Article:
What does CMMC stand for? CMMC stands for Cybersecurity Maturity Model Certification. The CMMC is a wholistic move by the U.S. Department of Defense (DoD) requiring the involvement of many moving parts.
With cyber-attacks becoming more sophisticated and frequent, the DoD is taking steps to ensure that the highly sensitive information and data they work with are secure. The DoD has been able to beef up security for themselves successfully, now they need to focus on securing companies they interact with.
In other words, the DoD is working to minimize the chance of a data breach happening within their supply chain, that could impact the DoD’s security and data.
This is a very long and complex process, if your organization does not plan on bidding for Department of Defense contracts now or in the future, you do not need to worry about the CMMC!
Due to the magnitude of this project, the rollout of these new CMMC requirements to the DoD’s supply chain is expected to take place over the next five years, through the end of 2026. It is to be expected that there will be some changes and bottlenecks along the way.
A 5-year rollout period does not mean a company has 5 years to prepare. In order to properly prepare, an organization should start immediately.
Your business cannot afford to fall prey to misinformation or hope for a magic bullet that will put an end to your CMMC woes at the last second.
Waiting until the last minute to implement the new security controls will increase your chances of being non-compliant as well as big revenue losses.
Take this drawn-out implementation period as a chance to carefully assess your current cybersecurity maturity and then prepare for the necessary changes as they arise.
These changes will affect your eligibility as a contractor or supplier of the DoD and other federal entities.
With a lot of aspects regarding the CMMC eligibility still up in the air, we have highlighted some important aspects that you can focus on right now to ensure keeping in good standing with current regulatory requirements.
Later in this article, we have listed strategic steps that you can and should start implementing as soon as possible to prepare for the enhanced cybersecurity practices required under this new CMMC framework.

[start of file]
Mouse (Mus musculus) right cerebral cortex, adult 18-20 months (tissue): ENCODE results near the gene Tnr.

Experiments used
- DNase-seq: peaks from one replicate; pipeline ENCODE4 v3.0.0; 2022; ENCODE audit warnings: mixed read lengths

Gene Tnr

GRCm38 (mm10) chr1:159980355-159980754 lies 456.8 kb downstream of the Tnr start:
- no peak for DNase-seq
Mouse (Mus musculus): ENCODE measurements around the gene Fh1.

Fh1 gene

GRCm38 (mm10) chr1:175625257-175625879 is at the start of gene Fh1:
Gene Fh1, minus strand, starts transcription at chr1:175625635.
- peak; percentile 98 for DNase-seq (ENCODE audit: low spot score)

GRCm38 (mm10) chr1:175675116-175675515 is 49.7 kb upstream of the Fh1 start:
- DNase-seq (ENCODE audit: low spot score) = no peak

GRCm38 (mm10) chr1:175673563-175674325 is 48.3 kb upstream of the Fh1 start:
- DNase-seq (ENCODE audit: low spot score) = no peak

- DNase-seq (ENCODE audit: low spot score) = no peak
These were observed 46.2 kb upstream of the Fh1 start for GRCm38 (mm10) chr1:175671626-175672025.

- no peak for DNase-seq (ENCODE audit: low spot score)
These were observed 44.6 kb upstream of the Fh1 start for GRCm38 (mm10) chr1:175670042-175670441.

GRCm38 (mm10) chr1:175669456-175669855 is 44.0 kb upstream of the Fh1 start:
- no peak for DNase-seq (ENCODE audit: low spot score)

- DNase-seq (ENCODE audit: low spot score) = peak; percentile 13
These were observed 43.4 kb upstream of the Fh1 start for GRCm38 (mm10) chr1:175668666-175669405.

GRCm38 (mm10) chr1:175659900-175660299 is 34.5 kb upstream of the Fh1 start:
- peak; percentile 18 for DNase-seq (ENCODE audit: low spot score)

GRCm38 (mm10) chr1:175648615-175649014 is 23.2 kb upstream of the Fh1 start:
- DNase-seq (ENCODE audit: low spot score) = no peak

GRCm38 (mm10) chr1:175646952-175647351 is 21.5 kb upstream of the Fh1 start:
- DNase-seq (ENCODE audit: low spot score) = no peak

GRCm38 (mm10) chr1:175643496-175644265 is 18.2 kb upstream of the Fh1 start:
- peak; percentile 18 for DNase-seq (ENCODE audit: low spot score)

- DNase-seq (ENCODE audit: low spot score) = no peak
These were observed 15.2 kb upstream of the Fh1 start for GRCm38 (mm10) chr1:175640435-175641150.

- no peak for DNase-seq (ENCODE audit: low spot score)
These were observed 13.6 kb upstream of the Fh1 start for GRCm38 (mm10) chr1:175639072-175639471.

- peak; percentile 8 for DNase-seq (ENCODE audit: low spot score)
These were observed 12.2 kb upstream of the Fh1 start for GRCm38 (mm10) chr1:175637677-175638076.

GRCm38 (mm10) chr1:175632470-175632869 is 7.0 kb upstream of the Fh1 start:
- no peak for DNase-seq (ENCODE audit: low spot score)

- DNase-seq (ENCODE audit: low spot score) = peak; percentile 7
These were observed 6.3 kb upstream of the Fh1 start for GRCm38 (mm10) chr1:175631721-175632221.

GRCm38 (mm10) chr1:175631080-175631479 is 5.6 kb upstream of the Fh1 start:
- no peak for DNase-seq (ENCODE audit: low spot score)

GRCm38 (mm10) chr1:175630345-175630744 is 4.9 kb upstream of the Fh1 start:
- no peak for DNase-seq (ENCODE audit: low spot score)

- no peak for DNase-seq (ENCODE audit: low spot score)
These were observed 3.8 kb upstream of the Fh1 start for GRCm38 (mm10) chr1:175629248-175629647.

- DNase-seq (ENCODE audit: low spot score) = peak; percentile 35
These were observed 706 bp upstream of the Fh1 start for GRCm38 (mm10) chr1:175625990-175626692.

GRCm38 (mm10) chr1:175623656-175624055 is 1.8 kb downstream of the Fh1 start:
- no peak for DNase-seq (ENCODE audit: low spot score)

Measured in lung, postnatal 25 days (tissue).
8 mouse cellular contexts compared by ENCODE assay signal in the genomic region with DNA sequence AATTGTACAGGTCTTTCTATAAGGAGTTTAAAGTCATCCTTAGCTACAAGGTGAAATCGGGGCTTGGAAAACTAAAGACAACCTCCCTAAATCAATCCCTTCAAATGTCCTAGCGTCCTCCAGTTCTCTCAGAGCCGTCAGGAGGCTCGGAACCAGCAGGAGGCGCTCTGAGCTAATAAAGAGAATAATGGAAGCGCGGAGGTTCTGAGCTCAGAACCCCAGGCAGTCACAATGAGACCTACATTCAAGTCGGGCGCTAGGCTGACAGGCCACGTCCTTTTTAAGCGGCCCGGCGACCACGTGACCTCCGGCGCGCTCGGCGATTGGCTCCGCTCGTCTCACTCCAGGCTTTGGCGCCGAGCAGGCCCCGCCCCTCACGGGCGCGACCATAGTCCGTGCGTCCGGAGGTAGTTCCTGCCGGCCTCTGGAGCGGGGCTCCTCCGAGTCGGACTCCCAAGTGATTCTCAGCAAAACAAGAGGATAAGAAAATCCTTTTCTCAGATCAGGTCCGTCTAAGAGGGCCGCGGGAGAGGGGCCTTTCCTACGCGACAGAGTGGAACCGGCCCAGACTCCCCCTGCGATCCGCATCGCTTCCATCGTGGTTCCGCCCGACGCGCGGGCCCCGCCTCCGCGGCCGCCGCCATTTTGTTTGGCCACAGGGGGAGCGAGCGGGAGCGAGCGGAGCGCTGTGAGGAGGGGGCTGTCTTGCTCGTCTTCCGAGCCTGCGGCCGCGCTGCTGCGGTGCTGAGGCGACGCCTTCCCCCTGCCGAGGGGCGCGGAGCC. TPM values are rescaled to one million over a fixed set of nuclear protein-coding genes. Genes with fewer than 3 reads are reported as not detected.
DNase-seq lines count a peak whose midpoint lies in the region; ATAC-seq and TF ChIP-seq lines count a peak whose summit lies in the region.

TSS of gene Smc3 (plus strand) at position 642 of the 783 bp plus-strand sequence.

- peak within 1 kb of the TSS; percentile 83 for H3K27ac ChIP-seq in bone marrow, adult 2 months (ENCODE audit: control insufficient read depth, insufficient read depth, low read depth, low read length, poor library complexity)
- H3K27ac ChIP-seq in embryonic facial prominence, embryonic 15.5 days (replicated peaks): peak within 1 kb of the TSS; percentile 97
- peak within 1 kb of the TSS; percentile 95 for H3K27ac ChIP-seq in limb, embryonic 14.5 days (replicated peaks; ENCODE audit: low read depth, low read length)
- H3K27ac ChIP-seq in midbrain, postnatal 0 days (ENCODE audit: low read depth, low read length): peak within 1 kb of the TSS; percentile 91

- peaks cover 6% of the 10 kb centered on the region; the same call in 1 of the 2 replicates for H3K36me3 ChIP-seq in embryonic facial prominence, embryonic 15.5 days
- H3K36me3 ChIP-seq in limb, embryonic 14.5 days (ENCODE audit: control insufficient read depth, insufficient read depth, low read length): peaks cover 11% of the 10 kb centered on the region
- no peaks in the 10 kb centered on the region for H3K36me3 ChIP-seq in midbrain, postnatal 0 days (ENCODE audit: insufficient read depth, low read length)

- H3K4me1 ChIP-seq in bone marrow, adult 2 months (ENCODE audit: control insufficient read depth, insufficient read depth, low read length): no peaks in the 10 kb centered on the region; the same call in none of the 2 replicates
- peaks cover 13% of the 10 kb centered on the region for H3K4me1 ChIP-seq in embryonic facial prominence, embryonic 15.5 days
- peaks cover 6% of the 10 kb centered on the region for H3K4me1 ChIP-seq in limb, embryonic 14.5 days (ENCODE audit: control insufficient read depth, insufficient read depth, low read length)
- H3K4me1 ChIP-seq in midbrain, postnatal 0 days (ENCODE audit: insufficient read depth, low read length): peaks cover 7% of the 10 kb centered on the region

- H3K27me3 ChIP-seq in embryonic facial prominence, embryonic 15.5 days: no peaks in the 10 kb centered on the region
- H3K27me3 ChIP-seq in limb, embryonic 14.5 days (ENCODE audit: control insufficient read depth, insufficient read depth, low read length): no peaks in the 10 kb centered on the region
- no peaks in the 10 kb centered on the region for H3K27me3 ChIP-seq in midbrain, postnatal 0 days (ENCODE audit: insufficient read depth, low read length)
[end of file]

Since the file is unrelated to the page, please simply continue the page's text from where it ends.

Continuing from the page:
The Defense Federal Acquisition Supplement (DFARS) Interim Rule
The Interim Rule was established by the Defense Federal Acquisition Supplement (DFARS). The Interim Rule has been created to measure contractor implementation of existing cybersecurity requirements.
This will give the DoD a gauge for current security maturity and compliance.
In addition, this rule is intended to help the DoD encourage their supply chain to adopt the CMMC framework while measuring current implementation requirements.
As of November 30, 2020, DFARS Case 2019-D041 states that the Interim Rule mandates all DoD prime contractors and the estimated 300,000+ members of the DIB supply chain to perform a basic self-assessment of their current cybersecurity posture. Once the assessment is completed, to then document their results in the Supplier Performance Risk System (SPRS) at hhtps://www.sprs.csd.disa.mil/.
That being said, any contractor and subcontractor that has an existing contractual obligation in regards to the NIST SP 800-171 framework standards, must complete a self-assessment.
This self-assessment utilizes the standard assessment and scoring methods to measure their organization’s NIST implementation.
Once completed, the assessment score must be uploaded to the federal Supplier Performance Risk System (SPRS) database in addition to any other requested or required documentation
Important Components for DFARS Interim Rule requirements
- Self-assessment: Involves evaluating the implementation of 110 different cybersecurity controls defined by the NIST SP 900-171. While DFARS clause 252.204-7019 requires organizations to perform these self-assessments with the existing DFARS clause 252.202-702, DFARS 252.204-7020 outlines the NIST (SP) 800-171 DoD Assessment Methodology that you must use to conduct the self-assessment.